EMIR and CSDR: Understanding the Impact on CCPs and CSDs

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15 April 2015
Ranjana Pieris


This report looks at what is remaining from EMIR for central counterparties (CCPs) and the impact of CSDR on central securities depositories (CSDs). EMIR came into effect in 2012, but the clearing obligation is still being implemented along with the attached frontloading requirement. CSDR will bring a new settlement discipline and a requirement for harmonization of these critical financial institutions in Europe.

The European Market Infrastructure Regulation (EMIR) started in 2012 but has the clearing obligation, frontloading, and bilateral management of non-centrally cleared trades left over. Central Securities Depositories Regulation (CSDR) came into force in 2014 and will help harmonize settlement in Europe alongside T2S.

The report centers on the impact of these regulations on the technology and operations of CSDs and CCPs. CCPs are looking forward and are in the process of rationalizing the implications of EMIR. CSDs are just beginning on the long road to CSDR, facing operational and technical challenges as well as competition from new and existing settlement and custody service providers. However, as the new processes of European regulation become familiar, the step change of reform will become faster, helping to build a mature European post-trade environment.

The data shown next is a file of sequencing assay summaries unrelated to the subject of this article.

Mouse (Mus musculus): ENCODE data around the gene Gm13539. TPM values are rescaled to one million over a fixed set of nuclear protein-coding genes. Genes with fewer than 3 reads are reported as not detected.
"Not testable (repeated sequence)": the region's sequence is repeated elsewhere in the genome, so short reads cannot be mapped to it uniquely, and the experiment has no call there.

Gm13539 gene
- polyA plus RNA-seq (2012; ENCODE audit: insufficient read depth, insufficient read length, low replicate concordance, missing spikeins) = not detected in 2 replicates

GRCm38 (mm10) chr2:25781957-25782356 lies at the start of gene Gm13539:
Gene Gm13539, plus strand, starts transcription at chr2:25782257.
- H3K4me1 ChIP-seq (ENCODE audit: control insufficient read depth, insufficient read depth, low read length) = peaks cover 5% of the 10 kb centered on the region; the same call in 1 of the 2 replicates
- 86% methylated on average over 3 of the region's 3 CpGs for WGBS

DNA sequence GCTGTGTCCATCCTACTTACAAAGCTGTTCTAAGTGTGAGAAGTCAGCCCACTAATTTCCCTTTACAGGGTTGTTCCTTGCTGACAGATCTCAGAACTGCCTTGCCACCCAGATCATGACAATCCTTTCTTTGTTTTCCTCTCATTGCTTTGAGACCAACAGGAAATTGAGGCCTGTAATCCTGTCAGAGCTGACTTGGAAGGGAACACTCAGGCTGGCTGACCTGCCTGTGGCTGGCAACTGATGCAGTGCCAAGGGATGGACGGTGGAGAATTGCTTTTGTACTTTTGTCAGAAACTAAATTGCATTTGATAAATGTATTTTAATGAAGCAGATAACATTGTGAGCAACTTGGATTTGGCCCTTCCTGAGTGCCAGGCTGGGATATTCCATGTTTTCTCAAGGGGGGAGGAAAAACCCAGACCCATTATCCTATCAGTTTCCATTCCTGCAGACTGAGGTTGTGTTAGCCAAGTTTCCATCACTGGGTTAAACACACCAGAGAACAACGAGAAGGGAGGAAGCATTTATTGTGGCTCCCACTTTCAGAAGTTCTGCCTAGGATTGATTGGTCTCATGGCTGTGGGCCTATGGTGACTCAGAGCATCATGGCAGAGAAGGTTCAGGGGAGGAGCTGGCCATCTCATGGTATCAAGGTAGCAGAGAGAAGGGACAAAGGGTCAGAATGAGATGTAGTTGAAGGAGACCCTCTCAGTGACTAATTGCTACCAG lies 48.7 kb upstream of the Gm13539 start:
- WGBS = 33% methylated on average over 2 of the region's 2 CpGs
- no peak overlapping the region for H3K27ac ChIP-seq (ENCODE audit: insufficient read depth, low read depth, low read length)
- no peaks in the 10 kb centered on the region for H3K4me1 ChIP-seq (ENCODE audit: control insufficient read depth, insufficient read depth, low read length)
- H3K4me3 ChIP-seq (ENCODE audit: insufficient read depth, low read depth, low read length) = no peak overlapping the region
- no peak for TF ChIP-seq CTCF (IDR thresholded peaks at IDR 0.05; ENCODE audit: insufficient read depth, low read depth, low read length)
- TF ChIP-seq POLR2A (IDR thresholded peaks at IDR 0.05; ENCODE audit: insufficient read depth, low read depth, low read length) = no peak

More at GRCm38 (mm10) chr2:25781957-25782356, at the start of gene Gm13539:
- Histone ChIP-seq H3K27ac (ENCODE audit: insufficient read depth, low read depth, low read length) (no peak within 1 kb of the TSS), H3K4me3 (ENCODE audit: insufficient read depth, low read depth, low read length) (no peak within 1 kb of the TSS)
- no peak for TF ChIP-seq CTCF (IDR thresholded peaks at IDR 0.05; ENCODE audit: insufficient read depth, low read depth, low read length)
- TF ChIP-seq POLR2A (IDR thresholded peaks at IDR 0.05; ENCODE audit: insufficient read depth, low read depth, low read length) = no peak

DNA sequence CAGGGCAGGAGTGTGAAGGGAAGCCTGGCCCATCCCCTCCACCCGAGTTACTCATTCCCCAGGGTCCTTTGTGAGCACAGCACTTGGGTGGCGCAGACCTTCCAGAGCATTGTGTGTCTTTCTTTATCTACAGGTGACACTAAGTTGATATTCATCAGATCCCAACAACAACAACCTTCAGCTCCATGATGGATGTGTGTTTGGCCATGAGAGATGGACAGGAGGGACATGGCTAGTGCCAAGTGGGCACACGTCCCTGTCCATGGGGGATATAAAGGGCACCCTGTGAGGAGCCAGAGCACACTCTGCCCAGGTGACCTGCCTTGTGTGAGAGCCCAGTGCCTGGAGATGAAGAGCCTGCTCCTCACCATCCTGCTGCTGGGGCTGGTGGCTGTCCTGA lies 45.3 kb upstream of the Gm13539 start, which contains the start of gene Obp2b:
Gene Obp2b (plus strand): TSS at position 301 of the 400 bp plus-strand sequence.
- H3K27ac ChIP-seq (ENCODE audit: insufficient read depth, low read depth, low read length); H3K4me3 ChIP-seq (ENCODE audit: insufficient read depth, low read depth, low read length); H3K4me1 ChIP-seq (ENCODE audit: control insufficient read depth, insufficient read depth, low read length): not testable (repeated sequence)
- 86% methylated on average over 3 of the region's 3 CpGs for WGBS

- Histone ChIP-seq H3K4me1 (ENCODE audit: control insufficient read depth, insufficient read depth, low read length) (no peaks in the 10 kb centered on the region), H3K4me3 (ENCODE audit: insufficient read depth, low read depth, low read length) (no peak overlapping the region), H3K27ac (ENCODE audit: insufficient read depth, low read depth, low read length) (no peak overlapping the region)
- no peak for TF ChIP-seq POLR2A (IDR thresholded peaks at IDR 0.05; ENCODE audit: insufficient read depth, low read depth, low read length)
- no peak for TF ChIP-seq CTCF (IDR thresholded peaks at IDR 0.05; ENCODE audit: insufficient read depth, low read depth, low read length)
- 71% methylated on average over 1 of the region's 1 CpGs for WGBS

Delving into the downstream post-trade value chain, these regulations will exacerbate the changes to the European post-trade environment.

“It is said that there are two certainties in life, death and taxes, but maybe we should add regulation as a third certainty,” says Ran Pieris, an analyst with Celent’s Capital Markets practice and author of the report. “Post-trade processing providers will need to become aware of the new competitive landscape in custody and select partners within the post-trade space that best fit their business model in delivering custody, asset servicing, and collateral management.”

Insight details

Content Type
Innovation & Emerging Technology